Thursday, December 07, 2006

Tiling for Dollars

If I couldn't be a copyright lawyer, I would want to be a trade dress lawyer. There are some conceptual similarities, especially in figuring out the line between ideas and protectibilty, as well as functionality defenses.

There are cases is which both trade dress and copyright claims are made. Sometimes plaintiffs lose on the copyright claim because the claim is deemed to be for a general style and not particularized expression, but they then win on the trade dress claim for essentially the same reason: a recognizable, nonfunctional style may well be protected. But sometimes plaintiffs lose on both claims, and that's largely what happened on December 1st in Walker & Zanger, Inc. v. Paragaon Industries, Inc., 2006 WL 3490975 (N.D. Cal.)(Vaughan Walker)(Thanks to C.E. Petit for bringing the case to my attention). The court granted summary judgment to defendant on the trade dress claims (and a false advertising one), and partial summary judgment on the copyright claims, leaving a few designs for further exploration.

Plaintiff was a producer of what was described as "high quality stone and ceramic decorative tiles." (Here is a link to its website). Plaintiff claimed that there was an overriding design theme that included "classical design, colors and glazes that evoke the look of 'Old World handiwork.'" One line, deftly called Avignon, "is intended to capture a variety of French-inspired designs, specifically invoking the 'look and feel' of French architecture and art 'over a large span of time,'" quite an accomplishment indeed. Defendant was believed to be an evil pirate. (Here is a link to its website). In a quite thorough review of the case law and facts, Judge Walker held plaintiff's designs to be generic, albeit nonfunctional (some consolation!).

On the copyright side, plaintiff had registrations and so relied on their prima facie status. Defendant was, however, held to have rebutted that status through expert testimony demonstrating a considerable body of similar pre-existing works by third parties. Of course, there might be non-trivial variations sufficient to support derivative copyrights, and it is here that some designs made the summary judgment cut while others didn't, with the warning that those that stayed in would be accorded at best a thin copyright.

A very solid opinion.


Anonymous said...

While I agree with the Court's analysis of the trade dress claims (the way to protect this sort of intellectual property is via a design patent), I think the district court went a little too far on the copyright issue.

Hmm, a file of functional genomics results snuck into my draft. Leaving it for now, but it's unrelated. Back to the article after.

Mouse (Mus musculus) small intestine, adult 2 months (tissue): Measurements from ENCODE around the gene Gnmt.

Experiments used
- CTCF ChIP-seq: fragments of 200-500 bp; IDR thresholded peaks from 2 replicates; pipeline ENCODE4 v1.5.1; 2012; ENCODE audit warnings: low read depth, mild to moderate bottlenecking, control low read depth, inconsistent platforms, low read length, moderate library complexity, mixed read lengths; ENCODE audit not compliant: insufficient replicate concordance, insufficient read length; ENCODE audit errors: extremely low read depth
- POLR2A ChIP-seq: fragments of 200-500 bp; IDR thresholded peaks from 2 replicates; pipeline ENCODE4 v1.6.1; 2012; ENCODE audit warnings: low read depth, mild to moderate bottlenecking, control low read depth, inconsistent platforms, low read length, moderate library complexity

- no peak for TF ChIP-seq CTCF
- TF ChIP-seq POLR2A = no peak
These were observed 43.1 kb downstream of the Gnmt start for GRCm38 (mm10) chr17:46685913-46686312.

The Court properly held that the defendants' summary judgment evidence raised a fact question as to the originality issue; i.e., were the designs original or were they copies / derivatives of pre-existing works in the public domain. However, it appears that the Court was of the opinion that if a tile design was in the public domain, then a similar or identical tile design could not be original and thus protected by copyright **as a matter of law.** See op. at 27-28.

If my reading of this portion of the opinion is correct, then the Court was plainly in error. “Originality does not signify novelty; a work may be original even though it closely resembles other works so long as the similarity is fortuitous, not the result of copying. To illustrate, assume that two poets, each ignorant of the other, compose identical poems. Neither work is novel, yet both are original and, hence, copyrightable.” Feist Publications, Inc. v. Rural Telephone Service Co., Inc., 111 S.Ct. 1282, 1287 (1991). To put it another way, the existence of "prior art" is not the silver bullet in a copyright case that is it in patent law; indeed, absent evidence that the author actually copied such work, it is immaterial and usually should be excluded at trial.

Certainly, if a work is in fact copied from a prior work, there is no copyright protection for nonoriginal expressions. And, of course, the existence of an identical public domain design may make it very hard as a practical matter to prove that the defendant copied the protected design as opposed to the identical public domain one.

Nevertheless, if an author independently creates a work that happens to be similar (or even identical) to a pre-existing work, his work is still protected by copyright. The district court's opinion (and Prof. Patry's comment on it) appears to gloss over this important aspect of the law.

LKB in Houston

William Patry said...

LBK, I don’t think either the court or I are guilty as accused. I think the court recognized that non-trivial variations of pd works can be protectible. I appreciate that the language might be construed as suggesting that only new elements added to and not reworking of pd elements can be protected, but I don’t think that is what he meant; after all curls in a leaf hardly constitute a novel design. Here is the relevant discussion: